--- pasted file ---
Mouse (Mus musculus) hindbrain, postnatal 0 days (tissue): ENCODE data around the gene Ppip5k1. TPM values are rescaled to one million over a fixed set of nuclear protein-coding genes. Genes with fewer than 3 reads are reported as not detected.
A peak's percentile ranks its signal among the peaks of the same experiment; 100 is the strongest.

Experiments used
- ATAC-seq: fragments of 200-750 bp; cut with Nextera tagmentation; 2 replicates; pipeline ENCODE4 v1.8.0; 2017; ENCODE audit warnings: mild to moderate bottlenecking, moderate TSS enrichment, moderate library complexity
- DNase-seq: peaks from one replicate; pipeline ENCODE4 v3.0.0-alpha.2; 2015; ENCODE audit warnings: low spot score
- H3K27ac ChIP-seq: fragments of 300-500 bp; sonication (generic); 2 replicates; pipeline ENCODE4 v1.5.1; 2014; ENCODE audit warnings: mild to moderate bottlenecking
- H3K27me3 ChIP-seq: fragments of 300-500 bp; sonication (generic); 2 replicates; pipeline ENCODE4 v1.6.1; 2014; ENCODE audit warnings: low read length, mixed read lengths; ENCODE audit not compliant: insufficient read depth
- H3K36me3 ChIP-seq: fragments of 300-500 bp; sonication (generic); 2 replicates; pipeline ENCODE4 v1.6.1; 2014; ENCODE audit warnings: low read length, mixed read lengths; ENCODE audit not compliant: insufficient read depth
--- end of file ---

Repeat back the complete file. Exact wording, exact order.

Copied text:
Mouse (Mus musculus) hindbrain, postnatal 0 days (tissue): ENCODE data around the gene Ppip5k1. TPM values are rescaled to one million over a fixed set of nuclear protein-coding genes. Genes with fewer than 3 reads are reported as not detected.
A peak's percentile ranks its signal among the peaks of the same experiment; 100 is the strongest.

Experiments used
- ATAC-seq: fragments of 200-750 bp; cut with Nextera tagmentation; 2 replicates; pipeline ENCODE4 v1.8.0; 2017; ENCODE audit warnings: mild to moderate bottlenecking, moderate TSS enrichment, moderate library complexity
- DNase-seq: peaks from one replicate; pipeline ENCODE4 v3.0.0-alpha.2; 2015; ENCODE audit warnings: low spot score
- H3K27ac ChIP-seq: fragments of 300-500 bp; sonication (generic); 2 replicates; pipeline ENCODE4 v1.5.1; 2014; ENCODE audit warnings: mild to moderate bottlenecking
- H3K27me3 ChIP-seq: fragments of 300-500 bp; sonication (generic); 2 replicates; pipeline ENCODE4 v1.6.1; 2014; ENCODE audit warnings: low read length, mixed read lengths; ENCODE audit not compliant: insufficient read depth
- H3K36me3 ChIP-seq: fragments of 300-500 bp; sonication (generic); 2 replicates; pipeline ENCODE4 v1.6.1; 2014; ENCODE audit warnings: low read length, mixed read lengths; ENCODE audit not compliant: insufficient read depth